Coinciding with the anniversary of the tragic battle of Karbala, this webinar will discuss the enduring place of the grandson of the Prophet Muhammad, Hussain bin Ali, as a symbol for justice, liberation and sacrifice in the Muslim literary, historical and theological tradition.
Syed Akbar Hyder is Associate Professor of Asian Studies and Islamic Studies at the University of Texas at Austin. He earned his Ph.D. in Near Eastern Languages and Civilizations from Harvard University and holds a B.A. in Political Science from Texas A&M University. His primary research interests lie in South Asian aesthetics, particularly those related to Urdu literature and mystical Muslim traditions. His first book, Reliving Karbala: Martyrdom in South Asian Memory, reveals multiple and often conflicting interpretations of the Karbala story, and investigates the varying ways in which the story is used for personal and communal identity in South Asia.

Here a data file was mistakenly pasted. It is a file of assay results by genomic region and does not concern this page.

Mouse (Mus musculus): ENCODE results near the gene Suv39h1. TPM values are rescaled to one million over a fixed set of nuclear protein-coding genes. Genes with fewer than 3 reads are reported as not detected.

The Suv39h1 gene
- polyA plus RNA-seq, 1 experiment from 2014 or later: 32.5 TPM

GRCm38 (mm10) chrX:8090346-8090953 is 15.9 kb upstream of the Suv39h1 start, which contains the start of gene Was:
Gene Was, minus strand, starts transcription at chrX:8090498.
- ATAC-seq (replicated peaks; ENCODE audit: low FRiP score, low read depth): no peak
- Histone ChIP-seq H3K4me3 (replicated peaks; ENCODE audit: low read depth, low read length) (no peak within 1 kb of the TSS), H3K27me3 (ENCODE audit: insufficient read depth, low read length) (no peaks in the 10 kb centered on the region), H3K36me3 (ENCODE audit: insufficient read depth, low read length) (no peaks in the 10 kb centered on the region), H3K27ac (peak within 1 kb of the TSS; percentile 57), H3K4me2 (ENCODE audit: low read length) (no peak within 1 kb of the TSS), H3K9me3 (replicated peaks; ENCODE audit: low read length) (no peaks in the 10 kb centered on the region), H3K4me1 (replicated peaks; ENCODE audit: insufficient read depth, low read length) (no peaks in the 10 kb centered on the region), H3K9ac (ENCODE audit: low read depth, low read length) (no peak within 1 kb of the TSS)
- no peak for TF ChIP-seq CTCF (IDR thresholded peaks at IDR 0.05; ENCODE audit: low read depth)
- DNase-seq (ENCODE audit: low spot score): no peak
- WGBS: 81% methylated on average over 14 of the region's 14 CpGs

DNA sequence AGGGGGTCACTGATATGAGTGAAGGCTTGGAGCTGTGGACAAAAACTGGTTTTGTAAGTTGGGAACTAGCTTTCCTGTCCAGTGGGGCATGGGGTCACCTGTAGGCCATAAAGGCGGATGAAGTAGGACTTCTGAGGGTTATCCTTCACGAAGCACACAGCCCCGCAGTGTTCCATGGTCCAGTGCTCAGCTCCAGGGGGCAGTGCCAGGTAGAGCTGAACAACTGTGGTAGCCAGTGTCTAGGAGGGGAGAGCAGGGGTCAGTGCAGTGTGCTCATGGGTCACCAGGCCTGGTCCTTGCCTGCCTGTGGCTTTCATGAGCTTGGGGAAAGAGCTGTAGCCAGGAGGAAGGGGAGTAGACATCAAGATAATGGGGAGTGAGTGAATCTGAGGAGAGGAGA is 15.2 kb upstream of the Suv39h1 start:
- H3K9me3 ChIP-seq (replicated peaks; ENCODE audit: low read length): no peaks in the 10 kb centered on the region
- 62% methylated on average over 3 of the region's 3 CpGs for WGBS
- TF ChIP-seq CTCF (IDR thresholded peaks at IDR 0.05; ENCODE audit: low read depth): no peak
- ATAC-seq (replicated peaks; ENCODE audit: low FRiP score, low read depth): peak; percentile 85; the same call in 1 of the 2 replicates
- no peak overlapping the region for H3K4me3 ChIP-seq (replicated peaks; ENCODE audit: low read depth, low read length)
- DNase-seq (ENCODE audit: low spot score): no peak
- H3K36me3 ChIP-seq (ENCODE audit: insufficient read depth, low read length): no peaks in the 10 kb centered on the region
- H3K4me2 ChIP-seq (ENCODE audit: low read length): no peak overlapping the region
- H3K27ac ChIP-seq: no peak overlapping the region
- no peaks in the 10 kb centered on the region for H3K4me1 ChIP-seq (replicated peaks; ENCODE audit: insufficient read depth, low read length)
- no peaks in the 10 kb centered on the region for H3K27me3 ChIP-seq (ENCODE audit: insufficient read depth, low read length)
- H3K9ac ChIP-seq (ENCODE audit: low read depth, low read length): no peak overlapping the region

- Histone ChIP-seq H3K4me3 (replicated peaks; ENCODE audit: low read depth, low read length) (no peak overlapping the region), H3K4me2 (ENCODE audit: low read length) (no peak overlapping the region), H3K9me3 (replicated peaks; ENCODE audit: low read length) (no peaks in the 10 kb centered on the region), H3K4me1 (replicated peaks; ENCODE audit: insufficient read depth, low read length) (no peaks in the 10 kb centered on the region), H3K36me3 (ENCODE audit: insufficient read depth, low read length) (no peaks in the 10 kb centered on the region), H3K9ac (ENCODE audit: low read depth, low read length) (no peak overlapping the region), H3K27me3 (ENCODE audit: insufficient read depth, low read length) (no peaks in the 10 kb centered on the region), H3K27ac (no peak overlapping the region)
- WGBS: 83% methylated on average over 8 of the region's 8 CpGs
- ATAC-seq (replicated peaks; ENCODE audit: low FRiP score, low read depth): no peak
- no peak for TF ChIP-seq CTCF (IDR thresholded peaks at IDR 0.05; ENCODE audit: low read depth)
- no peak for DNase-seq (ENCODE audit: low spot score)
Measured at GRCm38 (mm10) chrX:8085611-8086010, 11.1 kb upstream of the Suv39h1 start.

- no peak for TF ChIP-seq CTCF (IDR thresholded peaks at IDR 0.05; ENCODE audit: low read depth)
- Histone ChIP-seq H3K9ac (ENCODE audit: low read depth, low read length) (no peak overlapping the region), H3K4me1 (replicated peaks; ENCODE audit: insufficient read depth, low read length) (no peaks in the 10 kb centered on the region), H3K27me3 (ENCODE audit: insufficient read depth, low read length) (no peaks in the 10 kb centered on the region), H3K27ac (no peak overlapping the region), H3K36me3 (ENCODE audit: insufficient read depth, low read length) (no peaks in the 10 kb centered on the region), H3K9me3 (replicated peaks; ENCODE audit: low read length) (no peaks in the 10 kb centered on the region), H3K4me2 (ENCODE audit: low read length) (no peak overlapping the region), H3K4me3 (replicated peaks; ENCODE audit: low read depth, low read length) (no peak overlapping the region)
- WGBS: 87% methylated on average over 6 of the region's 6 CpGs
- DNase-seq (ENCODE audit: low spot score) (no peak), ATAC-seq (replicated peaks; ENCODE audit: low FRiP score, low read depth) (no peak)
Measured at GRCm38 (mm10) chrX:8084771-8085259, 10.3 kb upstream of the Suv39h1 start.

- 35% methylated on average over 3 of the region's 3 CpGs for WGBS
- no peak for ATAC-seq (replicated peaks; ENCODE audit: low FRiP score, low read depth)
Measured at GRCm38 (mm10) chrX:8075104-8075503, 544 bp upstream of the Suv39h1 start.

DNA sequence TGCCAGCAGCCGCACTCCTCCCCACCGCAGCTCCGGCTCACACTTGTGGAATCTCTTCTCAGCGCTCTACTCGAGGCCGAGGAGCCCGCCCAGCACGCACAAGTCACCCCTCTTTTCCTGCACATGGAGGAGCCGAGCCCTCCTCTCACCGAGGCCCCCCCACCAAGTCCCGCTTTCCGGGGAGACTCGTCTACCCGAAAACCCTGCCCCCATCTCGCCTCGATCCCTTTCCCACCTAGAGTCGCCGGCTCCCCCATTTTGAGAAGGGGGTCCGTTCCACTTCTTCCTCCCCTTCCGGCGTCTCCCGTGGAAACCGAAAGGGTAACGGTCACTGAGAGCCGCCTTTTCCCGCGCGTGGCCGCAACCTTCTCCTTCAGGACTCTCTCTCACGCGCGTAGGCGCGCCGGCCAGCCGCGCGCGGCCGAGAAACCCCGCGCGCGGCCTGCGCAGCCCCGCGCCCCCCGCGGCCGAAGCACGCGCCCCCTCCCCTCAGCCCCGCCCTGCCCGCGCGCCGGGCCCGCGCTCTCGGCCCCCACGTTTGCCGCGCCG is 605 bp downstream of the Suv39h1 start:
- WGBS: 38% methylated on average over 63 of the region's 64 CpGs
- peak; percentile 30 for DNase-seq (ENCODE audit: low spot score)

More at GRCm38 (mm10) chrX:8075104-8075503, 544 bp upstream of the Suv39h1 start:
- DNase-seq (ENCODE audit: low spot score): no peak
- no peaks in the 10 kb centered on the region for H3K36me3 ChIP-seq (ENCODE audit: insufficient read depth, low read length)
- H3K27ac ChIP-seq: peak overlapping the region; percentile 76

Mahjabeen Dhala is a theologian, community leader, and Assistant Professor of Islamic Studies at the Graduate Theological Union in Berkeley. Her work focusses on the intersection of Islamic history and women’s studies to explore the voices of pre-modern Muslim women scholars and activists for social justice. Her dissertation was on the Sermon of Fatima which she argues is one of the cold cases from early Islamic history which remains understudied in contemporary academic feminist research.
This event will be moderated by Stanford History Professor Robert Crews and Abbasi Program Associate Director Farah El-Sharif.
This event is online only